January 29, 2004
Photo courtesy Office of the Governor....
"This clears the way for negotiations to begin on a draft contract," Murkowski said. "We will hold preliminary talks with the companies immediately, with formal negotiations following shortly thereafter. We believe the consortium of companies led by MidAmerican is highly qualified to construct the project they have proposed, and we expect to negotiate with them from that basis."
The Stranded Gas Act allows the state to negotiate with qualified sponsors on fiscal terms, such as taxes and royalty adjustments, as well as other pertinent terms, such as Alaska hire, off-take points, and access, with respect to development of a natural gas transportation project. And, while the Act does not require the construction of the gas pipeline, the state can condition certain incentives on work requirements.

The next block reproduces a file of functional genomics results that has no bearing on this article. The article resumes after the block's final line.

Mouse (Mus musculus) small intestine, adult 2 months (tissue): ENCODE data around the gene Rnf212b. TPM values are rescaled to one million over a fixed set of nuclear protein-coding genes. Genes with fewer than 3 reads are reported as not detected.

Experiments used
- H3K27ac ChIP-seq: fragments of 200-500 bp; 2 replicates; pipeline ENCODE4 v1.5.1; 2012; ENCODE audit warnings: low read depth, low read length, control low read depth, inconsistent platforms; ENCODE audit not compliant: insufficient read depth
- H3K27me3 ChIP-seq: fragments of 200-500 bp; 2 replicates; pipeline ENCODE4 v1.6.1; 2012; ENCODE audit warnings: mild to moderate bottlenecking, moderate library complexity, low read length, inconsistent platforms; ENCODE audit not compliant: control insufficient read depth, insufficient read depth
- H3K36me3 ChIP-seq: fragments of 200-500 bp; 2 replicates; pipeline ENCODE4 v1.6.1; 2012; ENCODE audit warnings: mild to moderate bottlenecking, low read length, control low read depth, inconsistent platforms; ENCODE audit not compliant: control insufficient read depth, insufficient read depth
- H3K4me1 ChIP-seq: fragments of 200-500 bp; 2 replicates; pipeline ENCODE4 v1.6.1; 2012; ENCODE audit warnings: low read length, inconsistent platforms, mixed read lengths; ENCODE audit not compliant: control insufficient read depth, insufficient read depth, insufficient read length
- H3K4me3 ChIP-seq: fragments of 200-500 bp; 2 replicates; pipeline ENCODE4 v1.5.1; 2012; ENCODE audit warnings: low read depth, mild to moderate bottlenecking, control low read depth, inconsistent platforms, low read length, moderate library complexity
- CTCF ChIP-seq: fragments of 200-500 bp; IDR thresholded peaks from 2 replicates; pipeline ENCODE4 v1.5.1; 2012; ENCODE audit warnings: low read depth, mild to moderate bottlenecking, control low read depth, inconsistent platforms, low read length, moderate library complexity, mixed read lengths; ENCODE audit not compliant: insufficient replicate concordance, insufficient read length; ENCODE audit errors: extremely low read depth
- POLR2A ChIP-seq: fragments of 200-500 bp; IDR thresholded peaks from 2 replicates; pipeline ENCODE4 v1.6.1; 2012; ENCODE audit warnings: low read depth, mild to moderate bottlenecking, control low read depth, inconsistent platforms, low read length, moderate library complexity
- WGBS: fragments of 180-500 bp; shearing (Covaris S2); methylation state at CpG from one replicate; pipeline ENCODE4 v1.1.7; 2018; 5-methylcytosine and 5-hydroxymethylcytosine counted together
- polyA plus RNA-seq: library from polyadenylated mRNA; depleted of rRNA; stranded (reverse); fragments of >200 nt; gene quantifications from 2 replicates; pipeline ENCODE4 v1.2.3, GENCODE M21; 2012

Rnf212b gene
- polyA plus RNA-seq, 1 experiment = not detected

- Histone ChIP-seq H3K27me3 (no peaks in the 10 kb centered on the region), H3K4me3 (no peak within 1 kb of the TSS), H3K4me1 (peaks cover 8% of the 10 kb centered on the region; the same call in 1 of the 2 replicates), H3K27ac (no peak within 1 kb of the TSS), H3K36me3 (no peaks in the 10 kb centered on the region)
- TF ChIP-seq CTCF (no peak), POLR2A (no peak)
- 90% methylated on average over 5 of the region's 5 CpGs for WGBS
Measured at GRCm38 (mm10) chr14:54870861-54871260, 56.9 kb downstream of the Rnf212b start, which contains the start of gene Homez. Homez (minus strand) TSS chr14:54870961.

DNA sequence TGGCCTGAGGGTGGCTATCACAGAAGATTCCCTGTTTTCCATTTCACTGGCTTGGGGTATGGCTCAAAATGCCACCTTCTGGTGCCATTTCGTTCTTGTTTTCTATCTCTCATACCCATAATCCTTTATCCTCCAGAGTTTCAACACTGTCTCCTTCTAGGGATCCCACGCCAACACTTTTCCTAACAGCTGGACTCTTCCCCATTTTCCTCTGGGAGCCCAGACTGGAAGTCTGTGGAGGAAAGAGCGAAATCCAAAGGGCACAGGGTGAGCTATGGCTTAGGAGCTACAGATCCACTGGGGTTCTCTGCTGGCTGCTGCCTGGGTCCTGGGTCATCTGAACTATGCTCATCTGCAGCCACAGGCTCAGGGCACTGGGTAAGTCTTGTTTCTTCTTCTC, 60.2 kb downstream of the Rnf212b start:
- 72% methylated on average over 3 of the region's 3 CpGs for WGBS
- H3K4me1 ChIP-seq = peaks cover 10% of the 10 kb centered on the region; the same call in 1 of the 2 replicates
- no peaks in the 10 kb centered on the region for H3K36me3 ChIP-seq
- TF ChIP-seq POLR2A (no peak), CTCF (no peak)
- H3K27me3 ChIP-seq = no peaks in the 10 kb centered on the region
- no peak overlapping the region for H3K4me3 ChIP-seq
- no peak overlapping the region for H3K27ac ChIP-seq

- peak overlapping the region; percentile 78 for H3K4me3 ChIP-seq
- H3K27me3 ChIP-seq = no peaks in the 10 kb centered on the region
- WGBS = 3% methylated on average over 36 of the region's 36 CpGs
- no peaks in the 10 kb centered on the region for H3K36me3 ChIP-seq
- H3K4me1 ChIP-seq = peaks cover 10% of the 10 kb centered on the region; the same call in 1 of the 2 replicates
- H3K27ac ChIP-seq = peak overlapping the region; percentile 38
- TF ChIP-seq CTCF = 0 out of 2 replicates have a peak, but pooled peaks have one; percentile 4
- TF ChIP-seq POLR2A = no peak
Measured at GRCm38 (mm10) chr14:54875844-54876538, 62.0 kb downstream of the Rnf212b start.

The consortium led by MidAmerican includes Cook Inlet Region, Inc., as well as Pacific Star Energy, of which 12 of the 13 regional Native corporations are partners. MidAmerican is a privately-held company owned in substantial part by Berkshire-Hathaway. Pacific Star Energy is a local Alaskan start-up led by Ken Thompson, a former Arco Alaska executive. Their proposal would construct an open access, 48 inch, 4.5 bcf per day pipeline from Prudhoe Bay to the Canadian border near Beaver Creek, where it would connect with a pipeline taking it into Alberta and existing natural gas distribution lines. The companies are targeting the end of December 2010 to have gas in the line.
Murkowski said he hopes to
have a draft contract negotiated in time for the Legislature
to consider and approve it before adjourning in mid-May.
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